“There’s an old proverb that says: ‘God writes straight with crooked lines.’ Human history is just full of crooks and twists and twines. One would think anarchy or barbarism or the lowest common denominator would have triumphed ages ago. But it hasn’t. All the messes and atrocities and disasters have somehow been woven into a construct that looks better and better every year—at the same time that some things look even worse! The world you’re going to be born into is a wonderland compared to the world that existed only forty years or so in the past. But even so, there are still persons who are discontented or who are villains, and situations that are evil or tragic. Nevertheless we children of God continue to evolve and improve on every level, almost in spite of ourselves. That also has something to do with nonlinearity and chaos. And God’s love, too.”

Jack said: “That is very mysterious. Contrary to common sense!… Why do I find the concept pleasing? Mama, why do you give gifts at Christmas?”

“It’s a tradition. Wise men gave gifts to the infant Jesus. To Baby God. And he is God’s gift to us.”

Jack said: “That’s the biggest paradox. Even greater than Creation. It was quite unnecessary for God to become human and teach us his love in person. I can see why some Earth religions deny that it happened.”

“Yes, the Incarnation is quite absurd. But you must admit it would be an excellent way to catch our attention! And so madly elegant. It’s also much easier for us to pray to and love a God-made-man, who would be more likely to understand our human difficulties, than to try to love an almighty Big-Bang-Creator. Why should he care if my roast is overdone or if I live long enough for you to be safely born?”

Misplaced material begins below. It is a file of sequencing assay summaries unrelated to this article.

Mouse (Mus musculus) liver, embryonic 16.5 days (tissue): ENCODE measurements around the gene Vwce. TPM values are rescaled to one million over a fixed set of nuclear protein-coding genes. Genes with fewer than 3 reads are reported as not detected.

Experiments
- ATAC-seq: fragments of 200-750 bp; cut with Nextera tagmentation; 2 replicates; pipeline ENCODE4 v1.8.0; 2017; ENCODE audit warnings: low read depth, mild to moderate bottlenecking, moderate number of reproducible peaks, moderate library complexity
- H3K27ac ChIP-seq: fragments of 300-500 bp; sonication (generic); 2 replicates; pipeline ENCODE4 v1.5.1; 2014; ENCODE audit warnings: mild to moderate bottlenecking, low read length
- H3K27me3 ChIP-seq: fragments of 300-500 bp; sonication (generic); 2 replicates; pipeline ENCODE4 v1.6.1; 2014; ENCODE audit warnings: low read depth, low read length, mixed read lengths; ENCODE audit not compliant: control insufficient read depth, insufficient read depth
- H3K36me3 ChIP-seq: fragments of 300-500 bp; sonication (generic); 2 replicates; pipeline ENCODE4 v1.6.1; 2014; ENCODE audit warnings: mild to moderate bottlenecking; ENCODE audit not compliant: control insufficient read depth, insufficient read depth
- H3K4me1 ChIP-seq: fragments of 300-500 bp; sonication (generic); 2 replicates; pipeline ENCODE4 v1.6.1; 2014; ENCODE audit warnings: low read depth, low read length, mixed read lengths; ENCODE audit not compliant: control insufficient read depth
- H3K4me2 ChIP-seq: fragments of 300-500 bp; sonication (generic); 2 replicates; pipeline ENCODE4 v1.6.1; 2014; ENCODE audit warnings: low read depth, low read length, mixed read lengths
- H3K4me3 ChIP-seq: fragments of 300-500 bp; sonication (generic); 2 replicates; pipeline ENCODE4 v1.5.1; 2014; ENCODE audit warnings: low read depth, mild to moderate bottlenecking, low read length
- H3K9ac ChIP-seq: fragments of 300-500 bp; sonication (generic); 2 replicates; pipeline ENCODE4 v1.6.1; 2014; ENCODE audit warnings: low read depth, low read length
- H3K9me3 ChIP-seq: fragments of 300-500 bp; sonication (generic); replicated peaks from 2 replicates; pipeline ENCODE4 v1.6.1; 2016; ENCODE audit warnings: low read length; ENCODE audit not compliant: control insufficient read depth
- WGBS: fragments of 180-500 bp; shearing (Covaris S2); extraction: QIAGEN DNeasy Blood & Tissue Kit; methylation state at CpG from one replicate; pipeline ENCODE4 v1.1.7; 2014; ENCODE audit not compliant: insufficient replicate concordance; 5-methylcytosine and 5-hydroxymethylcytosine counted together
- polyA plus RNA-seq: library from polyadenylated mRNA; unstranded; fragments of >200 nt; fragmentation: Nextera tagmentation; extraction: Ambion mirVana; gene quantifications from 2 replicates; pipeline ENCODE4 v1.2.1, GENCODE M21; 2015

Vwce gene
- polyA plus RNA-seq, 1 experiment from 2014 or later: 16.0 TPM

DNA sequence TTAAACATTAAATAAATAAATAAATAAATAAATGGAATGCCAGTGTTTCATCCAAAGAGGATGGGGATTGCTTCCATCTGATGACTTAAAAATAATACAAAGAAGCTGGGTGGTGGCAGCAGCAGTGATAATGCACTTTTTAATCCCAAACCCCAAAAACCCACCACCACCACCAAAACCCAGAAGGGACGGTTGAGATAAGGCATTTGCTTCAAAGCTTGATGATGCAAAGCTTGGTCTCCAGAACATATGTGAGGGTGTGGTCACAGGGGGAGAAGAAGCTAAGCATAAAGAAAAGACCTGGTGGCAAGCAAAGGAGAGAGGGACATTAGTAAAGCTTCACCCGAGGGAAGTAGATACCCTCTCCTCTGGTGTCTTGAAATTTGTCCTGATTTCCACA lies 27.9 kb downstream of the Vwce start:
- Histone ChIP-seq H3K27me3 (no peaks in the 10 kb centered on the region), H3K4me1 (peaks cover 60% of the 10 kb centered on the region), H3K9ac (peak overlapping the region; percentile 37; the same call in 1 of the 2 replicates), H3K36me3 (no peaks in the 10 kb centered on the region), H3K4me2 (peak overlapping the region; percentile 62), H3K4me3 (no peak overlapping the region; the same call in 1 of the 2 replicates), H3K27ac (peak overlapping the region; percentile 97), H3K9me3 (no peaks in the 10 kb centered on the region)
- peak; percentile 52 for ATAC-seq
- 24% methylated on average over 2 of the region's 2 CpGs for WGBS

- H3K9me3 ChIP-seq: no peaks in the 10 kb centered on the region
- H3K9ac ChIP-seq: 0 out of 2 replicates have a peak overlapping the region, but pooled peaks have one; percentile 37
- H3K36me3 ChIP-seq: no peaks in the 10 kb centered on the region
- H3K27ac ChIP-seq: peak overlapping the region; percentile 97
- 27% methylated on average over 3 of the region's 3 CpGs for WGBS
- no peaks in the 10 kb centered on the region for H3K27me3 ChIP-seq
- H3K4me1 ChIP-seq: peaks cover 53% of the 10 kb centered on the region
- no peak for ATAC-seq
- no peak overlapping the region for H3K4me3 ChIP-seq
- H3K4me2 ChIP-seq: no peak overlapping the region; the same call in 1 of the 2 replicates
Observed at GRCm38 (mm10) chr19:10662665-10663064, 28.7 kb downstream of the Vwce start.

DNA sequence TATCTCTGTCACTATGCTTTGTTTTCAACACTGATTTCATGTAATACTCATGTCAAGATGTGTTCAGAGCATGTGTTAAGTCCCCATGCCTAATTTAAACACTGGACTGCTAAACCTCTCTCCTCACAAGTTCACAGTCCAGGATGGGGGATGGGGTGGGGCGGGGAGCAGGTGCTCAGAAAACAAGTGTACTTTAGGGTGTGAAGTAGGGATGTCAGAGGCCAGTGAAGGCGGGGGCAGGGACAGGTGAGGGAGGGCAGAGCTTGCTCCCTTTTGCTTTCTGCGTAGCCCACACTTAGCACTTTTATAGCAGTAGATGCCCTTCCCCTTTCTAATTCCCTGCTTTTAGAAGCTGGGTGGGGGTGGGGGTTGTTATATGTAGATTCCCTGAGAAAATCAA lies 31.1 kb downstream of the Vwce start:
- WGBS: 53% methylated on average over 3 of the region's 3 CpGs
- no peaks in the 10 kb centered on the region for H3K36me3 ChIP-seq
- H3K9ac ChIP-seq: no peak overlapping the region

Jack said: “I would like him to care.”

“Ah! Now we’re moving into psychology! An incarnate, loving God takes on significant mythic overtones that appeal to the deepest levels of the human psyche. To that almost instinctive part of us called the collective unconscious.”

“I have not yet had any experience of that.”

“You will,” Teresa laughed, “when you really begin to socialize.”

“I—I wish I did not have to. Opening myself up to others can be painful as others are not always nice.”

“You mustn’t fret about it. All people have good and bad in them. I do, and so do you. This is one reason why a loving God is such an amazing consolation. He has no dark about him at all. God must know all there is to know about us—and yet he loves us anyway. He only wishes us well, even when we’re wicked or when we deny him. We would never have guessed that about him in a million years, if he hadn’t told us. It’s mysterious beyond belief”

“Of course, none of this is proof of God’s Incarnation. Even though the evidence strongly points to the Incarnation, ultimately it can’t be proved. But I believe it, and so does Uncle Rogi, and your Papa and brothers and sisters, and billions of other entities. That kind of belief is called faith.”

She gave Jack a giant hug and closed her eyes for a moment. “I have faith in God’s love just as I have faith in your great future, Jack. There are many things that frighten me and other things that make me very unhappy. But if I can just hold on to faith, I won’t give in to despair. I won’t.”

Modified from:

May, Julian (2011-04-27). Jack the Bodiless (Galactic Milieu Trilogy) (pp. 268-275). Random House, Inc.. Kindle Edition.

About William Ockham

I am a father of two with eclectic interests in theology, philosophy and sports. I chose the pseudonym William Ockham in honor of his contributions to philosophy, specifically Occam's Razor, and its contributions to modern scientific theory. My blog ( explores Ignatian Spirituality and the intersection of faith, science and reason through the life and writings of Pierre Teilhard de Chardin (pictured above).